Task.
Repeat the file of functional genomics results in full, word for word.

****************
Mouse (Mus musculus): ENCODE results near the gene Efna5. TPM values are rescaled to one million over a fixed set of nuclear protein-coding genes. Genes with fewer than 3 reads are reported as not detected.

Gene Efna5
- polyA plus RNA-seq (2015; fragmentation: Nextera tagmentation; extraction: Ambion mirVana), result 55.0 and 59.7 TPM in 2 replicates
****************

Mouse (Mus musculus): ENCODE results near the gene Efna5. TPM values are rescaled to one million over a fixed set of nuclear protein-coding genes. Genes with fewer than 3 reads are reported as not detected.

Gene Efna5
- polyA plus RNA-seq (2015; fragmentation: Nextera tagmentation; extraction: Ambion mirVana), result 55.0 and 59.7 TPM in 2 replicates